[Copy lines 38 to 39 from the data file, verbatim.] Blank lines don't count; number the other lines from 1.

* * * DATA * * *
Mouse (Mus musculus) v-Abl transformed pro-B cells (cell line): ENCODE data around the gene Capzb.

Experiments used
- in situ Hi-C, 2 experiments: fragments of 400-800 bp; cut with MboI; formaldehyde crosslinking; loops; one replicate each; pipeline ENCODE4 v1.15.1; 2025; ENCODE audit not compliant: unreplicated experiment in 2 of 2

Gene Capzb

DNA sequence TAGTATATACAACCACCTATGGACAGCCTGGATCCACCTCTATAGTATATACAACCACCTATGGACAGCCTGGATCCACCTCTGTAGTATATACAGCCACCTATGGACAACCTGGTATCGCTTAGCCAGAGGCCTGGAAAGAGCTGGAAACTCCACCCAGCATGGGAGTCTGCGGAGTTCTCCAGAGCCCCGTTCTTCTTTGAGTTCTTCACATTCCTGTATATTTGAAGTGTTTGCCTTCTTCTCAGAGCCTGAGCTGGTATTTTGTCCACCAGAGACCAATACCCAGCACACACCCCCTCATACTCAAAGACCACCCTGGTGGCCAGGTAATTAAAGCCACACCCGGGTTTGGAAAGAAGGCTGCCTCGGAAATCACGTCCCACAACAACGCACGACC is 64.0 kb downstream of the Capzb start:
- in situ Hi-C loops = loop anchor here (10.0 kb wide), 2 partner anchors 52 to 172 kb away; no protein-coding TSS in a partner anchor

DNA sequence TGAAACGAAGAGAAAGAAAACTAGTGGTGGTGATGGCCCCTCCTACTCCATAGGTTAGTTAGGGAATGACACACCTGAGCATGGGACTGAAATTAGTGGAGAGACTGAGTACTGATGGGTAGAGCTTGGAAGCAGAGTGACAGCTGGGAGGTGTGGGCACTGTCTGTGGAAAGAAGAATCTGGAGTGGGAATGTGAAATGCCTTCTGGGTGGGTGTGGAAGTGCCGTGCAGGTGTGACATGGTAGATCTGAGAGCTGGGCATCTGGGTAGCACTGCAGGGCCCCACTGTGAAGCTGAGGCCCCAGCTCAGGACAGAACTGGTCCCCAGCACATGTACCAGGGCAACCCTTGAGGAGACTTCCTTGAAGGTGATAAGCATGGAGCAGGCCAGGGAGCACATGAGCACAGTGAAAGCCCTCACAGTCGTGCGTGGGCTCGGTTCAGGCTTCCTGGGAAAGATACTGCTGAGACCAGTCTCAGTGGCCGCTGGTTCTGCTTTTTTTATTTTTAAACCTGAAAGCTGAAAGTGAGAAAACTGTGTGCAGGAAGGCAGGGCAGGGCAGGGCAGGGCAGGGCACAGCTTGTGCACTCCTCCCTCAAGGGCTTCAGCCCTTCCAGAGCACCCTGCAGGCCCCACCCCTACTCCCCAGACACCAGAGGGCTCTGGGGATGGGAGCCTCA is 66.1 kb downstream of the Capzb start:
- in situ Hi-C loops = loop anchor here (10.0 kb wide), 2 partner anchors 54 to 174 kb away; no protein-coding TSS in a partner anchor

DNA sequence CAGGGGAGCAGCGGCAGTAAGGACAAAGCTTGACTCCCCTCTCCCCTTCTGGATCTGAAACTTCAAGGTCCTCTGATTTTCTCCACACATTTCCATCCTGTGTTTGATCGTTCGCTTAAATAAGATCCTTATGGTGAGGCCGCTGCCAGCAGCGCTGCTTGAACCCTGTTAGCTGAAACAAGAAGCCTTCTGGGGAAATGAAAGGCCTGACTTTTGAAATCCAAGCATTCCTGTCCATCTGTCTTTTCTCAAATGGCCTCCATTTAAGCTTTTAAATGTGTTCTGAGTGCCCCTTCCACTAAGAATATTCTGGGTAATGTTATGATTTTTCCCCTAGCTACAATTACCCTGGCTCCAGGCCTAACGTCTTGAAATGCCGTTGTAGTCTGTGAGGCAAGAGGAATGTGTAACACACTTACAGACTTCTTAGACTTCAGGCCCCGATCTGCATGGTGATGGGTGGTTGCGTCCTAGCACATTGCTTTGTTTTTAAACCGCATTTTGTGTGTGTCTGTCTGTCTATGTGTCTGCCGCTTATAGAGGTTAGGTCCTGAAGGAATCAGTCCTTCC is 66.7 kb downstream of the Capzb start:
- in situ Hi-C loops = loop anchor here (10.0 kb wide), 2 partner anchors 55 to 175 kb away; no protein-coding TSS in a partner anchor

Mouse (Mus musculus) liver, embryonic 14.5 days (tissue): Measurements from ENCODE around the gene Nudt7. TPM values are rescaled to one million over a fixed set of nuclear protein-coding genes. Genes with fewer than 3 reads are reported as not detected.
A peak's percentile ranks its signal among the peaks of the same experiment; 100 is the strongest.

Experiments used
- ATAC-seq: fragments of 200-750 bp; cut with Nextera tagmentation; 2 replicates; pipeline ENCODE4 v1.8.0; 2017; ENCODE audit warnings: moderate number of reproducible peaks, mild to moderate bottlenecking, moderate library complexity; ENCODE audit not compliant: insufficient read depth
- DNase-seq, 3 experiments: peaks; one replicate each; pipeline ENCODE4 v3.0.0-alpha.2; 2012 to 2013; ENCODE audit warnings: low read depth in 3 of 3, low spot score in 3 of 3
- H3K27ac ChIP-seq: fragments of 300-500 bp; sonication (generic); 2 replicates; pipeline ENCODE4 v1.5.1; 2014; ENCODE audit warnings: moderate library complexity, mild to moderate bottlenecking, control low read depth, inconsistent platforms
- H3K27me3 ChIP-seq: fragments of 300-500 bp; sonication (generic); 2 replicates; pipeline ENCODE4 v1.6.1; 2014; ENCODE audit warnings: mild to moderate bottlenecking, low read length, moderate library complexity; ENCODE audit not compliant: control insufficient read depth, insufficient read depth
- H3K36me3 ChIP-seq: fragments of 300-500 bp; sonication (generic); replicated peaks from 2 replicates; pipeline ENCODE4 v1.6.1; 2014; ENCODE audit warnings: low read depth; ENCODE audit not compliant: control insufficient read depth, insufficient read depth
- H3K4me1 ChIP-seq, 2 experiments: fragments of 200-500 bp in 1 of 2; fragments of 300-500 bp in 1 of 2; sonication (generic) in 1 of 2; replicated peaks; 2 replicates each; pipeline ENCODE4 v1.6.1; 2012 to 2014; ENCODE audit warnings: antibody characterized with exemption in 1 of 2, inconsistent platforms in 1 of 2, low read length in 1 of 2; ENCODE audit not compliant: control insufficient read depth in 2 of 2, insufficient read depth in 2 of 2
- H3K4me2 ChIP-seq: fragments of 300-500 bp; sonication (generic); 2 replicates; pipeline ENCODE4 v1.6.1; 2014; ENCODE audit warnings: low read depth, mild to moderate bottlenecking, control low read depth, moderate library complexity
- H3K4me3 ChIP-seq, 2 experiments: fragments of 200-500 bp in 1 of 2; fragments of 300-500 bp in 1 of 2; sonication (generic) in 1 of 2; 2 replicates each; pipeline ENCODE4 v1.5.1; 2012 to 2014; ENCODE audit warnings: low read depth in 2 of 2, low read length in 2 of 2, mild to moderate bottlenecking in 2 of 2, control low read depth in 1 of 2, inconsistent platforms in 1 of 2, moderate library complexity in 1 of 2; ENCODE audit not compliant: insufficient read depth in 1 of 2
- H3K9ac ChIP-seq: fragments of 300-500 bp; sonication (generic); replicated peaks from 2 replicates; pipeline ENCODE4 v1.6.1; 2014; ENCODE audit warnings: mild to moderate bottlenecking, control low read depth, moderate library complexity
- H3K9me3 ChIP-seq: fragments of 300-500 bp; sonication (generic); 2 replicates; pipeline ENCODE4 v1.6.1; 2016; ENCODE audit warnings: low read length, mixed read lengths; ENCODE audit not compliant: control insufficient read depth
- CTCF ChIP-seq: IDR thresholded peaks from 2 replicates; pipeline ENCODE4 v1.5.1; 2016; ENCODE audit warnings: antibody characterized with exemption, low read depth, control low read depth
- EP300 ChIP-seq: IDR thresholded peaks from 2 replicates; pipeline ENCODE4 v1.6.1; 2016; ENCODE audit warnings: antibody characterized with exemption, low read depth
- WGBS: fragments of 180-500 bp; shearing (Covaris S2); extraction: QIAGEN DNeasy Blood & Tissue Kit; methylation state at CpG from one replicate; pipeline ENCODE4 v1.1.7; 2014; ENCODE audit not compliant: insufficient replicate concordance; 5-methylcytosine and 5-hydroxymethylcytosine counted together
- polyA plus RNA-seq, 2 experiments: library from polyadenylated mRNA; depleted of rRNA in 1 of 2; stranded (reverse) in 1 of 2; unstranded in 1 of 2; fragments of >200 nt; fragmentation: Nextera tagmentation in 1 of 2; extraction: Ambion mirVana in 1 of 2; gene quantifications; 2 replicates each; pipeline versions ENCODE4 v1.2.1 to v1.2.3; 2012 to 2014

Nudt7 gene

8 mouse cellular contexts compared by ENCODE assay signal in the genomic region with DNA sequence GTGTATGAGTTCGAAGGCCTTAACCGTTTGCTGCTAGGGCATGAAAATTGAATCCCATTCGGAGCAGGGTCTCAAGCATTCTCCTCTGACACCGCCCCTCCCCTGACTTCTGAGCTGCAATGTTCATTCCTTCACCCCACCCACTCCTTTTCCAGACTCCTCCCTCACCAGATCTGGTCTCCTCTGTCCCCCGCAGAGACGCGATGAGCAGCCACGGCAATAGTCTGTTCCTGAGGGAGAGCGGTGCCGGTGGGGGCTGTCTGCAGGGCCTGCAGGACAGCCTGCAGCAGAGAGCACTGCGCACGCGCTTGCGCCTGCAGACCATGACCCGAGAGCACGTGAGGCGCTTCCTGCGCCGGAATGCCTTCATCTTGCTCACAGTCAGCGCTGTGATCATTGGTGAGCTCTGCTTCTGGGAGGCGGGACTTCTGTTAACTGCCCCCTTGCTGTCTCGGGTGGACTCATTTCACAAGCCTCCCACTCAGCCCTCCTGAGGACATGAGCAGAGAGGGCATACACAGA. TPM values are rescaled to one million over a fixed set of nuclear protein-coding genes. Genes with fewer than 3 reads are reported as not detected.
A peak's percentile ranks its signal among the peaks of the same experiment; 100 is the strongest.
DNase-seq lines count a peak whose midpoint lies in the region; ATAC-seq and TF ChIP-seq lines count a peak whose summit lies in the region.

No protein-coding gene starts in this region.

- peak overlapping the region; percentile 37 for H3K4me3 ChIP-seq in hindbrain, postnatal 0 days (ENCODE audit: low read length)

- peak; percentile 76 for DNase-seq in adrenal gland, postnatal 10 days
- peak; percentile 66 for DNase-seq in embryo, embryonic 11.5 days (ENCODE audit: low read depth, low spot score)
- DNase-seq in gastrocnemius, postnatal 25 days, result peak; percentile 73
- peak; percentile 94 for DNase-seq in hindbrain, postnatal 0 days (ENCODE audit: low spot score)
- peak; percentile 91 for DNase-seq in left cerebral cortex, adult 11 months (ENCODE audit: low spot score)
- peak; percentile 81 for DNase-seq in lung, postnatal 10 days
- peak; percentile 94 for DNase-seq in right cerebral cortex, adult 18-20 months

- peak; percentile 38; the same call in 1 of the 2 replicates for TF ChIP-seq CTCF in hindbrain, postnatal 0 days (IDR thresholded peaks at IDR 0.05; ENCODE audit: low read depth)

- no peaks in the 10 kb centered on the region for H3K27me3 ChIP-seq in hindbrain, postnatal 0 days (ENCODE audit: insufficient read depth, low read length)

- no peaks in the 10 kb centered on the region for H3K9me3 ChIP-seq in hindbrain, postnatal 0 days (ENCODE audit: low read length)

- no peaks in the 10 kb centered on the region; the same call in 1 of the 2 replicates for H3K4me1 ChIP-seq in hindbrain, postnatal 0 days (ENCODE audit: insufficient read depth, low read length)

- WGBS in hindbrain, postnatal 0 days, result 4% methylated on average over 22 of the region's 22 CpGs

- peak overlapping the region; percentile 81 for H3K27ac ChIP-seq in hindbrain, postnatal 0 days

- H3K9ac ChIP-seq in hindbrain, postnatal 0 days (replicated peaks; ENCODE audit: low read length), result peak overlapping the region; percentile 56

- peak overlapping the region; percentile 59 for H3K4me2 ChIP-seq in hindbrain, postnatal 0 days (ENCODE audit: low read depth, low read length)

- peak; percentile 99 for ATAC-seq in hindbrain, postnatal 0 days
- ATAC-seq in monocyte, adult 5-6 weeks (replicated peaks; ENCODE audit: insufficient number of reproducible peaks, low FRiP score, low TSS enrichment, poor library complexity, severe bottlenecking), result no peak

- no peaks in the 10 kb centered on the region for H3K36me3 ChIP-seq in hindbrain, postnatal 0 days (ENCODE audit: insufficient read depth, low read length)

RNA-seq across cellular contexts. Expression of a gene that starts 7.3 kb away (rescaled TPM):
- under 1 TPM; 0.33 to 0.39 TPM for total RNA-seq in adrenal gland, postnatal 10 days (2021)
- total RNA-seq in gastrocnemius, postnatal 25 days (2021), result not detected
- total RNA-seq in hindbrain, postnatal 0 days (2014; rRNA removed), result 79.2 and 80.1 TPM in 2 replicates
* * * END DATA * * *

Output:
- peak; percentile 91 for DNase-seq in left cerebral cortex, adult 11 months (ENCODE audit: low spot score)
- peak; percentile 81 for DNase-seq in lung, postnatal 10 days